Twitter Inc (NASDAQ:TWTR) shares fell off a cliff after its fourth quarter earnings report showed that losses were mounting while timeline views, an important advertising metric, fell. Twitter has never turned a profit, so its valuation has always been based on speculation, but the most recent earnings report throws the company’s entire business model into question.
Speculation on Twitter seems misplaced
Twitter isn’t the first company to build a following of bullish investors while posting losses, but loss-making companies should have a reasonable long-term plan for becoming profitable. Tesla, for example, lost money for years while developing its line of electric cars. There was plenty of debate about whether the company would succeed, and there’s still debate about whether the stock is overbought, but business plan (lose money while developing a product, make that money back when we start to sell the product) makes sense.
Twitter’s problem is that the product already exists. The account have been live for years, advertising is available for purchase; we’re not waiting for something to be launched that will start pulling in an entirely new revenue stream. If the losses were declining every quarter we could project profitability after a certain point, but losing $511 million last quarter, compared to $645 million for 2013, is trending the wrong direction. Whatever you think of their stock price, Facebook and LinkedIn are at least profitable.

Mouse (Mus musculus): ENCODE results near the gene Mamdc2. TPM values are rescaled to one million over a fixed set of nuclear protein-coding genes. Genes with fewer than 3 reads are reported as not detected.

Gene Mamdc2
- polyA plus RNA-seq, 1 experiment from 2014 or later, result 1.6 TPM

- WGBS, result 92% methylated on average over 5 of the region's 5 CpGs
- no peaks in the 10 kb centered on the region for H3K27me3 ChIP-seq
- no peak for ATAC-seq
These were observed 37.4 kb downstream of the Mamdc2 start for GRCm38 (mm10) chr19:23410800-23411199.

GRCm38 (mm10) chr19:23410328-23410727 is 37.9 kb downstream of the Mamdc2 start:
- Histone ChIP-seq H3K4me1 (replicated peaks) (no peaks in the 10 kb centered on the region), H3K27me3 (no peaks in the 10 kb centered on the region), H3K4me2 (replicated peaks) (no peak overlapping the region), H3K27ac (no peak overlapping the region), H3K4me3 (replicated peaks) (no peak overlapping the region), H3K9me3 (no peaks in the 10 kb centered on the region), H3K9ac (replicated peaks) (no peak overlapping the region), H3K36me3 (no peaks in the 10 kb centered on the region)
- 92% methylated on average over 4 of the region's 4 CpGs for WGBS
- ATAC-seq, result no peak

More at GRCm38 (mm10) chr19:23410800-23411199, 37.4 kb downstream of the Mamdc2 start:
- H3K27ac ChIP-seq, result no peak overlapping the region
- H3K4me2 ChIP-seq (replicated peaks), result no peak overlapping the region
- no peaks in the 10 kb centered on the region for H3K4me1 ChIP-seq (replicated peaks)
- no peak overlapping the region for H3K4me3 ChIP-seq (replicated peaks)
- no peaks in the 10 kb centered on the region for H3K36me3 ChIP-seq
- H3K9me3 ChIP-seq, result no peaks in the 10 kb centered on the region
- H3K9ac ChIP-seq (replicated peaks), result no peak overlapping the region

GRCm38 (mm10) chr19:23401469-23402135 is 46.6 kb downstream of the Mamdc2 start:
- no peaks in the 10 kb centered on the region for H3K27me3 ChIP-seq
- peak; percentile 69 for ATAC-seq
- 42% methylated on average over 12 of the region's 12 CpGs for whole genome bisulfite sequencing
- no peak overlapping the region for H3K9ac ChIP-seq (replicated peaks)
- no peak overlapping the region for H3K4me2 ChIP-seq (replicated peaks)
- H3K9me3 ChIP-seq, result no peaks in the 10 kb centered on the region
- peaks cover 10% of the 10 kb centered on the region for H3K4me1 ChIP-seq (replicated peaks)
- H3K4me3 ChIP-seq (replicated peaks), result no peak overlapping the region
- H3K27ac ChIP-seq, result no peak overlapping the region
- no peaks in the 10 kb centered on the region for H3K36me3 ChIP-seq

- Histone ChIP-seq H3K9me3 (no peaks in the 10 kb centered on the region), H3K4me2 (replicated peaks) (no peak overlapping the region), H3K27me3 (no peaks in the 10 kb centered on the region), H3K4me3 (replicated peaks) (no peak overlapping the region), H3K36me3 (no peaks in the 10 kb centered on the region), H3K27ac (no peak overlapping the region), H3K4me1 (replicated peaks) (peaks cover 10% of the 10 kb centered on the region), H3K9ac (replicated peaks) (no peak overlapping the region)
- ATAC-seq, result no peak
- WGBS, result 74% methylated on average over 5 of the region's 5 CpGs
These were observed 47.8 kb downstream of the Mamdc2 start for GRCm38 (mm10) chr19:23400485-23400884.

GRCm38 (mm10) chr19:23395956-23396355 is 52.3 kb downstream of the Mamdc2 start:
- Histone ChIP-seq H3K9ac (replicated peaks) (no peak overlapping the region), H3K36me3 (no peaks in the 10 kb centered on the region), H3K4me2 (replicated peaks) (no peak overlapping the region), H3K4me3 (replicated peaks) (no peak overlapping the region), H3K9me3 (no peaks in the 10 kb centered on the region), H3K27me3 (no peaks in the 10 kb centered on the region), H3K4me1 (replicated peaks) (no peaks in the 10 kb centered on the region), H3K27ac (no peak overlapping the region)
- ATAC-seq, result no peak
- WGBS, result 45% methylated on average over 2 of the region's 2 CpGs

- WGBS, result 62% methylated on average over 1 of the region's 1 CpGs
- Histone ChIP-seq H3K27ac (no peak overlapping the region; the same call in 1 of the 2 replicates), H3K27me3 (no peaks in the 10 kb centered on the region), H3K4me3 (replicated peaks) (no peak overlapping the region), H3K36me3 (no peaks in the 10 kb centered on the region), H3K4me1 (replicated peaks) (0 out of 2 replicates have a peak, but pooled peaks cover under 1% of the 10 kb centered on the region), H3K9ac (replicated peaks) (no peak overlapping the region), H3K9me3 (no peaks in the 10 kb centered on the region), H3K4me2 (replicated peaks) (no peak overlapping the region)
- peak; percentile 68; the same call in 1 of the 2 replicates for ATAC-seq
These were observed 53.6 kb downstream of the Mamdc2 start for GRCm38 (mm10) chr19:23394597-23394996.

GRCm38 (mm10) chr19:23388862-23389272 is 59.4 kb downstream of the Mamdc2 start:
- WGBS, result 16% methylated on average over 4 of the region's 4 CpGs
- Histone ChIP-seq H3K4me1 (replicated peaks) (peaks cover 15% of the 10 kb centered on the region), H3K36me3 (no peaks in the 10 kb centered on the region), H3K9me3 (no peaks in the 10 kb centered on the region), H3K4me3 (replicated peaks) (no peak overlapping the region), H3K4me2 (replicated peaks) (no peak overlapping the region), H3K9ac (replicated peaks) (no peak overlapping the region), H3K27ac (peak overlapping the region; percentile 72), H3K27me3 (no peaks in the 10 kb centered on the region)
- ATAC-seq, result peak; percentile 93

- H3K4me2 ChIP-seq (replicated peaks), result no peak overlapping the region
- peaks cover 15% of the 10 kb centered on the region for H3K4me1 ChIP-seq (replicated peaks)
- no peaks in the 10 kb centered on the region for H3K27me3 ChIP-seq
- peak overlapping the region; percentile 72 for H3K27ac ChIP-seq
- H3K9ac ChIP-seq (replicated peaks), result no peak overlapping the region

Operational efficiency, timeline views falling
Twitter Inc (NASDAQ:TWTR) bulls (and the recovering share price shows there are still plenty) argue that Twitter is working hard to improve advertising revenue, but the effort has been counterproductive.
“Twitter’s quest to capture ad revenue drove up operating costs. The company just reported research and development (R&D) cost of $394 million, which was up 170% from a year earlier,” writes Oguz Erkol for SeekingAlpha. The effect has been to drive down operational efficiency every quarter for more than a year. Last year, Twitter spent 90% of its revenue on R&D, compared to 18% at Facebook and 25% at LinkedIn.
Twitter can’t argue that it will become profitable by growing its audience either. The growth in monthly active users has fallen from about 10% a year ago to just 3.8% last quarter. Twitter timeline views, arguably an even more important metric, declined last quarter and has been roughly flat in the US for a year.
It doesn’t matter how exciting Twitter Inc (NASDAQ:TWTR) may be as a company, it still hasn’t given investors a reason to believe it will ever be profitable.